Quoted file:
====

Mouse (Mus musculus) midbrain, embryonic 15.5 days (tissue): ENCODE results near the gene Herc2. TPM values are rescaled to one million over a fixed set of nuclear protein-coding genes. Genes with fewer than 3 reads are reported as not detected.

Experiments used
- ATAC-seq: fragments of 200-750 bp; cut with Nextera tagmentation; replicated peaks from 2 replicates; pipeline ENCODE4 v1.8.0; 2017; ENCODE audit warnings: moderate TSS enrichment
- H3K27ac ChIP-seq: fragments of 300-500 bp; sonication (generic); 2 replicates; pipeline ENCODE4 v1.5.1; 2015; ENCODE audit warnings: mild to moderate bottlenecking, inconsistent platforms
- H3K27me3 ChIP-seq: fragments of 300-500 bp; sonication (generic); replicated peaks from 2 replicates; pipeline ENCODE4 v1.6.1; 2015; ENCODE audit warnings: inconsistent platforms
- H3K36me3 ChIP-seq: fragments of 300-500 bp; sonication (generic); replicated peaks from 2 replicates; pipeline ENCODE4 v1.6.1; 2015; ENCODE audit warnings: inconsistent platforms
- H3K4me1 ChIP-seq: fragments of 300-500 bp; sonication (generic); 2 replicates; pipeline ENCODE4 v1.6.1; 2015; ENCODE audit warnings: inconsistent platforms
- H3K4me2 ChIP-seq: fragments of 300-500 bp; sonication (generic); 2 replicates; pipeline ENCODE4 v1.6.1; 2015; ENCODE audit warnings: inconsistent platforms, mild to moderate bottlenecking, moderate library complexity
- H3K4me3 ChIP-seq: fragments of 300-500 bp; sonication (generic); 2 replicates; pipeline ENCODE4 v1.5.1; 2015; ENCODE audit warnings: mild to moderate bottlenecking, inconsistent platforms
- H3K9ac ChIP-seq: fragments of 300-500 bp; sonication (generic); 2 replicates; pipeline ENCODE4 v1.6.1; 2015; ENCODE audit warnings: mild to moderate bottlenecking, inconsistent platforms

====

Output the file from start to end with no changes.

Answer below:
Mouse (Mus musculus) midbrain, embryonic 15.5 days (tissue): ENCODE results near the gene Herc2. TPM values are rescaled to one million over a fixed set of nuclear protein-coding genes. Genes with fewer than 3 reads are reported as not detected.

Experiments used
- ATAC-seq: fragments of 200-750 bp; cut with Nextera tagmentation; replicated peaks from 2 replicates; pipeline ENCODE4 v1.8.0; 2017; ENCODE audit warnings: moderate TSS enrichment
- H3K27ac ChIP-seq: fragments of 300-500 bp; sonication (generic); 2 replicates; pipeline ENCODE4 v1.5.1; 2015; ENCODE audit warnings: mild to moderate bottlenecking, inconsistent platforms
- H3K27me3 ChIP-seq: fragments of 300-500 bp; sonication (generic); replicated peaks from 2 replicates; pipeline ENCODE4 v1.6.1; 2015; ENCODE audit warnings: inconsistent platforms
- H3K36me3 ChIP-seq: fragments of 300-500 bp; sonication (generic); replicated peaks from 2 replicates; pipeline ENCODE4 v1.6.1; 2015; ENCODE audit warnings: inconsistent platforms
- H3K4me1 ChIP-seq: fragments of 300-500 bp; sonication (generic); 2 replicates; pipeline ENCODE4 v1.6.1; 2015; ENCODE audit warnings: inconsistent platforms
- H3K4me2 ChIP-seq: fragments of 300-500 bp; sonication (generic); 2 replicates; pipeline ENCODE4 v1.6.1; 2015; ENCODE audit warnings: inconsistent platforms, mild to moderate bottlenecking, moderate library complexity
- H3K4me3 ChIP-seq: fragments of 300-500 bp; sonication (generic); 2 replicates; pipeline ENCODE4 v1.5.1; 2015; ENCODE audit warnings: mild to moderate bottlenecking, inconsistent platforms
- H3K9ac ChIP-seq: fragments of 300-500 bp; sonication (generic); 2 replicates; pipeline ENCODE4 v1.6.1; 2015; ENCODE audit warnings: mild to moderate bottlenecking, inconsistent platforms